Notable names, youth highlight Cubs' Draft
Gretzky, Dunston selected; Baez marks high school initiative
CINCINNATI -- There was definitely some star power among the Cubs' picks in the First-Year Player Draft, which concluded Wednesday.
Wayne Gretzky's son, Trevor, was the Cubs' selection in the seventh round, and former Cubs shortstop Shawon Dunston's son, Shawon Jr., was taken in the 11th round. Former big league infielder Keith Lockart's son, Daniel, an infielder at Hebron Christian Academy in Georgia, was picked in the 10th round.
Overall, the Cubs selected 26 pitchers (21 right-handers, five left-handers), 10 infielders, 11 outfielders and three catchers in the three-day Draft. Of the 50 players picked, 29 were college players and 21 high school players.
Cubs scouting director Tim Wilken said they did take more high school players than in the past and did so with Cubs chairman Tom Rickett's endorsement. Ricketts was in Mesa, Ariz., at the team's Draft headquarters Monday and Tuesday.
"Tom came out and told us we'll be more active on the amateur side," Wilken said Wednesday. "When you feel you have a shot to sign players, it changes the strategy in how you pick. It was like Christmas Day for scouts."
What Ricketts' message meant was that Wilken and his scouts were able to select high school players that might not have been signable in the past. In Wilken's five years with the Cubs, they have ranked 24th among Major League teams in bonus spending on the amateur side.
The Cubs tabbed high school shortstop Javier Baez with their first pick, ninth overall. Baez's .771 average at Arlington Country Day School in Jacksonville, Fla., is pretty dazzling. Wilken looked beyond the stats.
"You have to go on skills," he said.
Baez, a native of Bayamon, Puerto Rico, played a couple games in Puerto Rico and against Francisco Lindnor, a shortstop who was selected eighth overall by the Indians on Monday. Wilken saw Baez in some showcase games and said he could switch to third base. A home run the right-handed hitter launched in a recent Florida All-Star Game is still talked about.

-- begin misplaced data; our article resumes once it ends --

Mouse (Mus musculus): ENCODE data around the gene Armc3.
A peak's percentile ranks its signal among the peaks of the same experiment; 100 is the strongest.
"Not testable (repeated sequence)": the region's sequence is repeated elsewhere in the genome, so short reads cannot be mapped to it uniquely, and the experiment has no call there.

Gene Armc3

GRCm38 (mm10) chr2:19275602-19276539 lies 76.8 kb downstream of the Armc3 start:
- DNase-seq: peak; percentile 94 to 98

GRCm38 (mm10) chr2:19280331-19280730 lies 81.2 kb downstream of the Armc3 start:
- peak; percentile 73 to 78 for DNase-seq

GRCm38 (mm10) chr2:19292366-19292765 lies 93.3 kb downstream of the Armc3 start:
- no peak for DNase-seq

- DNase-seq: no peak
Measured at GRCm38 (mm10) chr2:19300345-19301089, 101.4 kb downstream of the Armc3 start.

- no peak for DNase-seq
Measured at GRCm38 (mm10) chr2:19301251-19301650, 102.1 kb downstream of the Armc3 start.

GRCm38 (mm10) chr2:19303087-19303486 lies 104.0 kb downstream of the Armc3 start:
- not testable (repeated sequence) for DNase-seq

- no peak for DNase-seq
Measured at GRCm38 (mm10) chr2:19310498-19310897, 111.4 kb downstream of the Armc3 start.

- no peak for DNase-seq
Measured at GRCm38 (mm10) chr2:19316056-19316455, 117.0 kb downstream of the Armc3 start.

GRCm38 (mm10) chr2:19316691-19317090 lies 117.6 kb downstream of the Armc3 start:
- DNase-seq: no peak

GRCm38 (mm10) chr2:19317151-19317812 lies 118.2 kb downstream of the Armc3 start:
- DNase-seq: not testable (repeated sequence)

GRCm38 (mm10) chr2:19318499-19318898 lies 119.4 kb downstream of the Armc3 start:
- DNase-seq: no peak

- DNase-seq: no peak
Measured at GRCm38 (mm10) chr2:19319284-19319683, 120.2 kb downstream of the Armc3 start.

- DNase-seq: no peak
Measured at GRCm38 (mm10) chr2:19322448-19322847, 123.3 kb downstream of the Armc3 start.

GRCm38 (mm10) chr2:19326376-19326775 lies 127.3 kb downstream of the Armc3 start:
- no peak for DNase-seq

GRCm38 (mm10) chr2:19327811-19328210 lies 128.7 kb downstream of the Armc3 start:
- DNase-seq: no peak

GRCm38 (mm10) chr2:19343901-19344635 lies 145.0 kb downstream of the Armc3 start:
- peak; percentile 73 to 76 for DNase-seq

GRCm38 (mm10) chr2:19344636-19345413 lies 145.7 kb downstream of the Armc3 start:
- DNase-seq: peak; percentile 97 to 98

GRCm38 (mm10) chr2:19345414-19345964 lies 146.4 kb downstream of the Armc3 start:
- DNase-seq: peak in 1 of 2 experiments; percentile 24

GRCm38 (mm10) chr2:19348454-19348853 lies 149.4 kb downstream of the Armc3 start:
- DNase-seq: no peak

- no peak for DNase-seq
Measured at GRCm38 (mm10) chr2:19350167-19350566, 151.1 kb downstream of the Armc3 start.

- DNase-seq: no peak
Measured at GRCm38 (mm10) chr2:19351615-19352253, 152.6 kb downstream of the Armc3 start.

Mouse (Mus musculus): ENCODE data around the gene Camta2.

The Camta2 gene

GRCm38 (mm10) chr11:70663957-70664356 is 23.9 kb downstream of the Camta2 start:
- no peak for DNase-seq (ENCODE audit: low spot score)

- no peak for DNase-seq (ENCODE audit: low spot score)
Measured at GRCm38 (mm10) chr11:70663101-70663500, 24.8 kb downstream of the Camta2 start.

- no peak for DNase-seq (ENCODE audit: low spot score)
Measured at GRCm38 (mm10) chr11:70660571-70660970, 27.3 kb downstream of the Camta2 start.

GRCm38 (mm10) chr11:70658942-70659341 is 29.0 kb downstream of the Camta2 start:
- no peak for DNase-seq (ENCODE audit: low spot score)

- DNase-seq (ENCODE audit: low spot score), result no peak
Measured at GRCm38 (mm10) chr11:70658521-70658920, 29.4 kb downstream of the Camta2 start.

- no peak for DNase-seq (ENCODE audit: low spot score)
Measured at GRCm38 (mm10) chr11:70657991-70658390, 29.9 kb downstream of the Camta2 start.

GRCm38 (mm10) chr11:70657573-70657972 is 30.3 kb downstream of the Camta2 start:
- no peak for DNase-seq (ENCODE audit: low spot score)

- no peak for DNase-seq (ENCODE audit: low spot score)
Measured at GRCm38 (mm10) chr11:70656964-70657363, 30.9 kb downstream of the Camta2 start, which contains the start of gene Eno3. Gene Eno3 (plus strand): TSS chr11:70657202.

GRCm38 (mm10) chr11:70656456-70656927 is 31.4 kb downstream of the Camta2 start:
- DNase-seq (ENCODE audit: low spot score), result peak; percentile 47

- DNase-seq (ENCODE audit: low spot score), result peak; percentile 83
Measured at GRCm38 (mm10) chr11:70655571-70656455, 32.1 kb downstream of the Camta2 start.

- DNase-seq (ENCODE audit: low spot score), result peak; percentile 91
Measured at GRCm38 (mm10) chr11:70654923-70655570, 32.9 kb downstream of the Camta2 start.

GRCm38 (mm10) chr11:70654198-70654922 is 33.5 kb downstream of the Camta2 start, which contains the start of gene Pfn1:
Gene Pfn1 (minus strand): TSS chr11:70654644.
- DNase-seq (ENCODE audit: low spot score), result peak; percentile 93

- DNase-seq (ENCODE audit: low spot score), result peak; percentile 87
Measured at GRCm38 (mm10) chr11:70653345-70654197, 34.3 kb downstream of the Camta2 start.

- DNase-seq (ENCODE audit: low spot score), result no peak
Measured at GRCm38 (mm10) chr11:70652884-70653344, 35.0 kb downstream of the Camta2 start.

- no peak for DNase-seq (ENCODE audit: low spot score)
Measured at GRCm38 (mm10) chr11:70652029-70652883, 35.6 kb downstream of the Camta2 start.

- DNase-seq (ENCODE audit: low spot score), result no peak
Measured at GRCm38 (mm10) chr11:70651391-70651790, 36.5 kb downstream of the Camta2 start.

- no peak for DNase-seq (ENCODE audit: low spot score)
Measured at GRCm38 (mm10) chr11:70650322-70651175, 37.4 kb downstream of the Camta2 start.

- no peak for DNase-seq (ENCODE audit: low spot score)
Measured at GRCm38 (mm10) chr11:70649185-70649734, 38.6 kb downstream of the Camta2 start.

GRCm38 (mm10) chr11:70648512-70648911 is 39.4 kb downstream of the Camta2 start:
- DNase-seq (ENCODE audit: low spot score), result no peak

"That was a 'wow,'" Wilken said. "The kids in the dugout started laughing because they couldn't believe how far it went."
Speaking of power, the Cubs' second-round pick, Daniel Vogelbach, definitely has some. Some of his home runs can be found on YouTube, and he apparently launched one 508 feet at a showcase. Wilken also said not to be fooled by Vogelbach's physique. He was 288 pounds last summer and was listed on the Draft stats at 250 pounds, but he's lost more weight and is in shape.
As for Gretzky, son of the Great One and actress Janet Jones, Wilken said his scouts had heard talk from people who said not to bother with the high schooler. Wilken saw the first baseman play in a showcase last fall and was impressed, and Trevor also worked out for the Cubs in Mesa on Saturday. Cubs scout Tim Kissner developed a good relationship with the Gretzkys.
"People would say, 'Hey, it's the Great One's and the movie star's son and you're wasting time trying to sign him,'" Wilken said. "We believe we have a chance."
Dunston's son, who played at Valley Christian High School in California, has a chance to be a true center fielder. Wilken said Ricketts gave him full support on selecting Shawon Jr.
There was another interesting selection taken on Wednesday. Left-handed pitcher Sheldon McDonald attended Northeastern in Boston for two seasons before transferring to University of British Columbia. He has played for Team Canada, throwing a no-hitter in last summer's Grand Forks Tournament. This season, the lefty was 7-2 in 11 games (eight starts) with a 1.46 ERA and struck out 55 in 55 2/3 innings. The Cubs picked him in the 33rd round.
You never know. Cubs pitcher Randy Wells was a 38th-round selection in 2002.
Carrie Muskat is a reporter for MLB.com. She writes a blog, Muskat Ramblings, and you can follow her on Twitter@CarrieMuskat. This story was not subject to the approval of Major League Baseball or its clubs.